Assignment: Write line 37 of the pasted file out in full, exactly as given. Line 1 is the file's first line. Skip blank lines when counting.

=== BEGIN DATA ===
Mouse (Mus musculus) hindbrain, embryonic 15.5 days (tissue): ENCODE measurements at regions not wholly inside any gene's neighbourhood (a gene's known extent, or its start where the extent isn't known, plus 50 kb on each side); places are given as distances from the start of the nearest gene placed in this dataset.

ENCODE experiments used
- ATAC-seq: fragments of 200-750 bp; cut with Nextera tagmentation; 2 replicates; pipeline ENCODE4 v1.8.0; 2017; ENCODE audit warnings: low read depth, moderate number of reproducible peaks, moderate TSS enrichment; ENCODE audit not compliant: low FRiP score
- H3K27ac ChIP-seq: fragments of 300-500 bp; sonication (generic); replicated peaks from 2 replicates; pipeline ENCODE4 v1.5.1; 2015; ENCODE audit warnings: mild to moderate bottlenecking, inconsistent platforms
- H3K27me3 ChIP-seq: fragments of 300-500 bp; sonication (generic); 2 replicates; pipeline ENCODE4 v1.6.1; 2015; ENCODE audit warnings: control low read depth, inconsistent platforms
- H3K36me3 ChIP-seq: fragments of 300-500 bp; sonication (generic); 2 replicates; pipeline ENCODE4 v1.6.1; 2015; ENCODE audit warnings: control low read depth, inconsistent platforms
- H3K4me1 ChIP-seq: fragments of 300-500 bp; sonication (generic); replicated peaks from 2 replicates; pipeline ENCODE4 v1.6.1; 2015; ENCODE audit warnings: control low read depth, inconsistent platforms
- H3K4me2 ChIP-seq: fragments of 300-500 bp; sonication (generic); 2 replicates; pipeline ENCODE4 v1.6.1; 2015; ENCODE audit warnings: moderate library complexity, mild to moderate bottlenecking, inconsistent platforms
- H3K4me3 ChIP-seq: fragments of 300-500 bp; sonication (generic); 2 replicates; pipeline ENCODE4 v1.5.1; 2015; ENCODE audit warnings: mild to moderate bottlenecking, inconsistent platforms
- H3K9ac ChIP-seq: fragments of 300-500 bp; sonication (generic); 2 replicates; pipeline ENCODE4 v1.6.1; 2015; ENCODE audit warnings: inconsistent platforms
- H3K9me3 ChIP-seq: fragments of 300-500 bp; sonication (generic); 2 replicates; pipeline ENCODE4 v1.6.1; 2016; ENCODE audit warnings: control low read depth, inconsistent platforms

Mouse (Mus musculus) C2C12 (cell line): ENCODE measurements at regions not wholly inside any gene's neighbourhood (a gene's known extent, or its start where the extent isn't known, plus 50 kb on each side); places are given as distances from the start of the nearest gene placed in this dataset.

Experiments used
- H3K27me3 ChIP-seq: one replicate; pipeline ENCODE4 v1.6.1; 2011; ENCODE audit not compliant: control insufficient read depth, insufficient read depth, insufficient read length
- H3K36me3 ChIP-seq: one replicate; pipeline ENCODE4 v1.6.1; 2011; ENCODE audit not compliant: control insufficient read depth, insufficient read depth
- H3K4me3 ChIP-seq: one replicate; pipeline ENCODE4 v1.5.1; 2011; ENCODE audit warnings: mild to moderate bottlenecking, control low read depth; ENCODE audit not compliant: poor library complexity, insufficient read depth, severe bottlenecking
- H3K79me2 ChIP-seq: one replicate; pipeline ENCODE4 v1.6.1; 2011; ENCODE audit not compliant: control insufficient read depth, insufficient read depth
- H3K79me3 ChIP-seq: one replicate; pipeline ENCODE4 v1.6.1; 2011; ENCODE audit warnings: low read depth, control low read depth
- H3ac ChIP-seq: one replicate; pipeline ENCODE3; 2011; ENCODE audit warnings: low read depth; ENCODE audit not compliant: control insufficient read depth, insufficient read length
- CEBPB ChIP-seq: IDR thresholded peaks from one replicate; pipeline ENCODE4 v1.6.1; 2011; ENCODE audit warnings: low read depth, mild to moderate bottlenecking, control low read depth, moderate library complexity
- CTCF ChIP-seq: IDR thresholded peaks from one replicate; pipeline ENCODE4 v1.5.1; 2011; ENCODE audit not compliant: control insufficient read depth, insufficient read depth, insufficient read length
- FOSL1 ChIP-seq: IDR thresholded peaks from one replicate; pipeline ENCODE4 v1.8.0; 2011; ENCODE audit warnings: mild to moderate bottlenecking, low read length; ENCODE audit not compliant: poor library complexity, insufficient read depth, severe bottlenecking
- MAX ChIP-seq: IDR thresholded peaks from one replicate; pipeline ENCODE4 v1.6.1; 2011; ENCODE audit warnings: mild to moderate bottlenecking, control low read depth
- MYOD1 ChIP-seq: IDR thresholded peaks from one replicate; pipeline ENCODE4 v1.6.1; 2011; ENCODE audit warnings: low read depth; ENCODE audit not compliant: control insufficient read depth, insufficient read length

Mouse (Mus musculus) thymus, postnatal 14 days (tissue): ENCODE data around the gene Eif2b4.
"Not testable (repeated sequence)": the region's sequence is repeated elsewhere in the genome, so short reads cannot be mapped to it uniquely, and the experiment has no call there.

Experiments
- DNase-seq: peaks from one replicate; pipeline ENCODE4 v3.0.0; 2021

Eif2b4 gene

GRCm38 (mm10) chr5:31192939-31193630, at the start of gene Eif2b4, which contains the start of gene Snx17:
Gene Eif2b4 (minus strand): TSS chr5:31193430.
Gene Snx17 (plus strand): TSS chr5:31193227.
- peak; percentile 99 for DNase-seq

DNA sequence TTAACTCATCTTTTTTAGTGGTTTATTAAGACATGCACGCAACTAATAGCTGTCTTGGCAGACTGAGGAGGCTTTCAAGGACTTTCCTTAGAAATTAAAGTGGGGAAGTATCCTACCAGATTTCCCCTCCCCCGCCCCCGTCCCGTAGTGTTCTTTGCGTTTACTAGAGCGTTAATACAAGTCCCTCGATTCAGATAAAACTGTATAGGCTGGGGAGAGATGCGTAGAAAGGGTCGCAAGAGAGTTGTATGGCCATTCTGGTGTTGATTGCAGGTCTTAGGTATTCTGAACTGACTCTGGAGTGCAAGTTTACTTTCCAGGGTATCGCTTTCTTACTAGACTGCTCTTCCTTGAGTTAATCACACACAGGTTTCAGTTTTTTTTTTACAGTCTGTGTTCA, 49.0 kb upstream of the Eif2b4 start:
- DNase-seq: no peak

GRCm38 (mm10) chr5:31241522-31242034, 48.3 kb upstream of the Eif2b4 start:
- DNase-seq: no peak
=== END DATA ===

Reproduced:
- DNase-seq: no peak